The Dialectic of Discovery

Dissertation, University of Illinois at Urbana-Champaign (1982)

Authors
Gary James Jason
California State University, Fullerton
Abstract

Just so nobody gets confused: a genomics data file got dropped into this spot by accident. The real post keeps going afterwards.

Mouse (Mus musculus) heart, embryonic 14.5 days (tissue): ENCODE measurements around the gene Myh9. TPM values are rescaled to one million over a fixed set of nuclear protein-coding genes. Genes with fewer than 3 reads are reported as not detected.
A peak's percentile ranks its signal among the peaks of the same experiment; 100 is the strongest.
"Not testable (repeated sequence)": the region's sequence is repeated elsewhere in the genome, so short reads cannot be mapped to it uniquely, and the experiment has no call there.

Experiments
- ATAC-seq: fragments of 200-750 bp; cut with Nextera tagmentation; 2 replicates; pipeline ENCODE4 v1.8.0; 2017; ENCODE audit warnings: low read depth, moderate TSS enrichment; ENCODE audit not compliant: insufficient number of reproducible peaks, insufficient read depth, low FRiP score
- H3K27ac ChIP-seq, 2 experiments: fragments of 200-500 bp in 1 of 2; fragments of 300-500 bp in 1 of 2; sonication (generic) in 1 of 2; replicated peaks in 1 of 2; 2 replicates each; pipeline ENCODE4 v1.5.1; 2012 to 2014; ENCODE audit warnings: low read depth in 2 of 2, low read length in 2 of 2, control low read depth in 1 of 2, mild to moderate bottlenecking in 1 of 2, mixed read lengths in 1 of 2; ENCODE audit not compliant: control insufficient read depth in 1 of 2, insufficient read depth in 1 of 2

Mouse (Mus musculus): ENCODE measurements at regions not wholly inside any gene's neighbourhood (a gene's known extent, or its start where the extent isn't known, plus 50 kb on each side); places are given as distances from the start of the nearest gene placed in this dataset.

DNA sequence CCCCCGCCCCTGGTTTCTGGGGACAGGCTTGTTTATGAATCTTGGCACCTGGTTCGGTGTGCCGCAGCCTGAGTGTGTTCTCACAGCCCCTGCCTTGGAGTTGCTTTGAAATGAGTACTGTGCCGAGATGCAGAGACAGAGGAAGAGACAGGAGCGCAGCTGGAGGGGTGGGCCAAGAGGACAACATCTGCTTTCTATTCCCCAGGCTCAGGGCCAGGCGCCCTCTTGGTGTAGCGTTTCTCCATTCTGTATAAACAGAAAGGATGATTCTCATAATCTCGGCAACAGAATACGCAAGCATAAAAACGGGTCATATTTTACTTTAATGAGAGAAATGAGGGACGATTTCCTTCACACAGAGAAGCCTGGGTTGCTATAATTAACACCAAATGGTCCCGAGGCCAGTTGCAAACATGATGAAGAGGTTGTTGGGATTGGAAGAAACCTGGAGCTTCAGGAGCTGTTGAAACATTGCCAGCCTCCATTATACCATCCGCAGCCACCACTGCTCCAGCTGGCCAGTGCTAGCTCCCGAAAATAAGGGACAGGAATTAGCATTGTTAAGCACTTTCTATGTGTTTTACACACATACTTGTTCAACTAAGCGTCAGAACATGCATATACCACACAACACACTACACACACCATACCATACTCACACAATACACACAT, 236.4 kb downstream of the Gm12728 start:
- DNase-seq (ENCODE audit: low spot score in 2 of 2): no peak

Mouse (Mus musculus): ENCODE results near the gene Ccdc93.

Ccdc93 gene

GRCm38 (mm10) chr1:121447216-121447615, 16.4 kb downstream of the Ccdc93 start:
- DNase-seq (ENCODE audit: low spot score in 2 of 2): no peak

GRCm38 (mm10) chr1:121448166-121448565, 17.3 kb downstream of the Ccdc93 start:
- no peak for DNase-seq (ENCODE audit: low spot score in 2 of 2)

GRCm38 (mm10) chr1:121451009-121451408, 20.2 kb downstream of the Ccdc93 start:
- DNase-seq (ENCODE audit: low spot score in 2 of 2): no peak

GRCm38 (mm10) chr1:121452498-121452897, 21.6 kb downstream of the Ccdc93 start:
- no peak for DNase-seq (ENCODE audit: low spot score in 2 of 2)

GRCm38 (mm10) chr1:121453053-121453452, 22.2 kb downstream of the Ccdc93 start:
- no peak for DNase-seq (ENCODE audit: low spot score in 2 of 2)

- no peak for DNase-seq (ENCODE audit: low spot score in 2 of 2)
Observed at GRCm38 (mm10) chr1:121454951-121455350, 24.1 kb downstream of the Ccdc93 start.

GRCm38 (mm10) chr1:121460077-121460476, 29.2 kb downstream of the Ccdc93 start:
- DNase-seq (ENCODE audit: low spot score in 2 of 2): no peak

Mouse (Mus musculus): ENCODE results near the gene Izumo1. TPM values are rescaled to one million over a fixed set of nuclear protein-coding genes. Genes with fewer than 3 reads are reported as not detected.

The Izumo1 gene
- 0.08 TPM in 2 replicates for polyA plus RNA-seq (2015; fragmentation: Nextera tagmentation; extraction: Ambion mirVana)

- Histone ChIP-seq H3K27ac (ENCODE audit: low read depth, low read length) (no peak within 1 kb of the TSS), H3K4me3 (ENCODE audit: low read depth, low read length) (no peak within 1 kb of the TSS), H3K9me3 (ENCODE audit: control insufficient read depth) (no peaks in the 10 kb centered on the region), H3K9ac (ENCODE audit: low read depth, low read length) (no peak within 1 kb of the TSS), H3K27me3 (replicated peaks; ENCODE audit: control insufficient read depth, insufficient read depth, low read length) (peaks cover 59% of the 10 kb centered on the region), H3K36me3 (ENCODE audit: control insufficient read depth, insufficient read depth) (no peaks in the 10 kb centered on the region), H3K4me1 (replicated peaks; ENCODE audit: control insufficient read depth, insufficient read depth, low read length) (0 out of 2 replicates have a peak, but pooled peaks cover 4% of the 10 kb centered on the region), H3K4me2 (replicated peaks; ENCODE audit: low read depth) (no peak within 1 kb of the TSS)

This study, The Dialectic of Discovery, addresses the long-standing debate about the possibility of a "logic of discovery." Regarding this issue, four interlocking theses are defended. The first thesis is that there is indeed a logic of discovery, namely, dialectic, which is an extension of underlying inference and question logics. ;The second thesis is that this fact has been overlooked because the view of knowledge that has dominated Western philosophy, a view I dub "the solipsistic concept of knowledge," blinds us to it. ;The third thesis is that this dialectic is to a large degree formalizable, and that it ought to be formalized to the extent possible. ;The fourth thesis is that the main block to complete formalizability is a particular sort of context-dependency, namely dependence upon the physical conditions under which research is conducted; however, this particular context-sensitivity, this irreducible pragmatic element, is isolatable within the dialectical system as the rules of strategy . Nature does not dictate what is rational, but she does dictate how that rationality should be applied if it is to be successful. ;The structure of the work is designed to present the defense of those theses as closely to their stated order as possible. In the first two chapters, I lay the groundwork for a reasonable defense of Thesis 1 by discussing both ends of the phrase "the logic of discovery." Then, in Chapter Three, I address Thesis 1 directly. ;Thesis 2 is introduced in Chapter Five, and explored more fully in Chapter Fourteen. ;Theses 3 and 4 require the most sustained defense. Since dialectic is an extension of underlying assetoric and erotetic components, Chapters Four and Six address assertoric matters, while Chapter Seven addresses erotetics. ;The assertoric and erotetic foundations having been laid, I am able in Chapters Eight and Nine to exhibit in some detail a formal dialectic of sufficient power to explicate discovery. After exploring conceptual change in the light of dialectic, we are able to address Thesis 4 directly in Chapter Thirteen. ;I conclude the study by examining Thesis 2 in Chapter Fourteen
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